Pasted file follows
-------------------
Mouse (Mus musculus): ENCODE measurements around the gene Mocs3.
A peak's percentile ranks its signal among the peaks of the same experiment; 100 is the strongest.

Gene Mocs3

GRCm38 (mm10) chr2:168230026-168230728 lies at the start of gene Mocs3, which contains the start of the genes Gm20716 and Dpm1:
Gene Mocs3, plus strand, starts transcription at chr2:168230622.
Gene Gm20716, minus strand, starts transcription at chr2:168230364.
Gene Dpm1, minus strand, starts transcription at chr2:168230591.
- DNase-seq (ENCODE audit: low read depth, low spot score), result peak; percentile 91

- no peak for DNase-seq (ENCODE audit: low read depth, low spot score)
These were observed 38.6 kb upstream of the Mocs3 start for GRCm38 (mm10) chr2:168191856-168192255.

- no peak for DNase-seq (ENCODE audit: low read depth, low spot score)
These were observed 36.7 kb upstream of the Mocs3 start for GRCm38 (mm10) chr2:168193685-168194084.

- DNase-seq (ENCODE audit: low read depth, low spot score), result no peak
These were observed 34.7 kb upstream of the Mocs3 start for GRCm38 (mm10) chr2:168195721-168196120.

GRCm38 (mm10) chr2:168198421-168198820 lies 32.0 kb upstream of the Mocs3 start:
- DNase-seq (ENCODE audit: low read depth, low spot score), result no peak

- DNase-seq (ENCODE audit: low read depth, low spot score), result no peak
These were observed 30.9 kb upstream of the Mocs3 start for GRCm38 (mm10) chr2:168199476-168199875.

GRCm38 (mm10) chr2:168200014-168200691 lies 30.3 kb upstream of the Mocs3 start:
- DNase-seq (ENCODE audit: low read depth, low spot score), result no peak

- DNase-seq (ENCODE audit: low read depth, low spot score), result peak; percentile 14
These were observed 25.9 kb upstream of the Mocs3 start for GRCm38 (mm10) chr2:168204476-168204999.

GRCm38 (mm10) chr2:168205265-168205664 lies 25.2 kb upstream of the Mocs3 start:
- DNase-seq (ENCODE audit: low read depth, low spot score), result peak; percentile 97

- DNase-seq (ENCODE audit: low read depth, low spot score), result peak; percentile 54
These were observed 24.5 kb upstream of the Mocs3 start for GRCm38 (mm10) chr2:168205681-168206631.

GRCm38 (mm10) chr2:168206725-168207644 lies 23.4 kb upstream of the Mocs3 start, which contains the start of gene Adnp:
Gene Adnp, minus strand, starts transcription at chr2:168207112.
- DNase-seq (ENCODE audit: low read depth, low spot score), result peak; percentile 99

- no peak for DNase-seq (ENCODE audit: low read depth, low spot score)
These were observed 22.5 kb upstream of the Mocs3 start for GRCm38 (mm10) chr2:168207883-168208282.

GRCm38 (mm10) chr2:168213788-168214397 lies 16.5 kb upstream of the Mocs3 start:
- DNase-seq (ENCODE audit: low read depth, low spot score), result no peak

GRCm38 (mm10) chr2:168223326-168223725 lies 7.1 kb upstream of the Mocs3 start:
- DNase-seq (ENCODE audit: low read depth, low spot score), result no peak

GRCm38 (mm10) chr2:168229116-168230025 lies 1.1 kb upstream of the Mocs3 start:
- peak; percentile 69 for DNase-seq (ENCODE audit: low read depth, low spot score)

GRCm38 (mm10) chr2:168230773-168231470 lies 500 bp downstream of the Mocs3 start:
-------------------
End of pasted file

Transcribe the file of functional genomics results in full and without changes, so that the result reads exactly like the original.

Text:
Mouse (Mus musculus): ENCODE measurements around the gene Mocs3.
A peak's percentile ranks its signal among the peaks of the same experiment; 100 is the strongest.

Gene Mocs3

GRCm38 (mm10) chr2:168230026-168230728 lies at the start of gene Mocs3, which contains the start of the genes Gm20716 and Dpm1:
Gene Mocs3, plus strand, starts transcription at chr2:168230622.
Gene Gm20716, minus strand, starts transcription at chr2:168230364.
Gene Dpm1, minus strand, starts transcription at chr2:168230591.
- DNase-seq (ENCODE audit: low read depth, low spot score), result peak; percentile 91

- no peak for DNase-seq (ENCODE audit: low read depth, low spot score)
These were observed 38.6 kb upstream of the Mocs3 start for GRCm38 (mm10) chr2:168191856-168192255.

- no peak for DNase-seq (ENCODE audit: low read depth, low spot score)
These were observed 36.7 kb upstream of the Mocs3 start for GRCm38 (mm10) chr2:168193685-168194084.

- DNase-seq (ENCODE audit: low read depth, low spot score), result no peak
These were observed 34.7 kb upstream of the Mocs3 start for GRCm38 (mm10) chr2:168195721-168196120.

GRCm38 (mm10) chr2:168198421-168198820 lies 32.0 kb upstream of the Mocs3 start:
- DNase-seq (ENCODE audit: low read depth, low spot score), result no peak

- DNase-seq (ENCODE audit: low read depth, low spot score), result no peak
These were observed 30.9 kb upstream of the Mocs3 start for GRCm38 (mm10) chr2:168199476-168199875.

GRCm38 (mm10) chr2:168200014-168200691 lies 30.3 kb upstream of the Mocs3 start:
- DNase-seq (ENCODE audit: low read depth, low spot score), result no peak

- DNase-seq (ENCODE audit: low read depth, low spot score), result peak; percentile 14
These were observed 25.9 kb upstream of the Mocs3 start for GRCm38 (mm10) chr2:168204476-168204999.

GRCm38 (mm10) chr2:168205265-168205664 lies 25.2 kb upstream of the Mocs3 start:
- DNase-seq (ENCODE audit: low read depth, low spot score), result peak; percentile 97

- DNase-seq (ENCODE audit: low read depth, low spot score), result peak; percentile 54
These were observed 24.5 kb upstream of the Mocs3 start for GRCm38 (mm10) chr2:168205681-168206631.

GRCm38 (mm10) chr2:168206725-168207644 lies 23.4 kb upstream of the Mocs3 start, which contains the start of gene Adnp:
Gene Adnp, minus strand, starts transcription at chr2:168207112.
- DNase-seq (ENCODE audit: low read depth, low spot score), result peak; percentile 99

- no peak for DNase-seq (ENCODE audit: low read depth, low spot score)
These were observed 22.5 kb upstream of the Mocs3 start for GRCm38 (mm10) chr2:168207883-168208282.

GRCm38 (mm10) chr2:168213788-168214397 lies 16.5 kb upstream of the Mocs3 start:
- DNase-seq (ENCODE audit: low read depth, low spot score), result no peak

GRCm38 (mm10) chr2:168223326-168223725 lies 7.1 kb upstream of the Mocs3 start:
- DNase-seq (ENCODE audit: low read depth, low spot score), result no peak

GRCm38 (mm10) chr2:168229116-168230025 lies 1.1 kb upstream of the Mocs3 start:
- peak; percentile 69 for DNase-seq (ENCODE audit: low read depth, low spot score)

GRCm38 (mm10) chr2:168230773-168231470 lies 500 bp downstream of the Mocs3 start: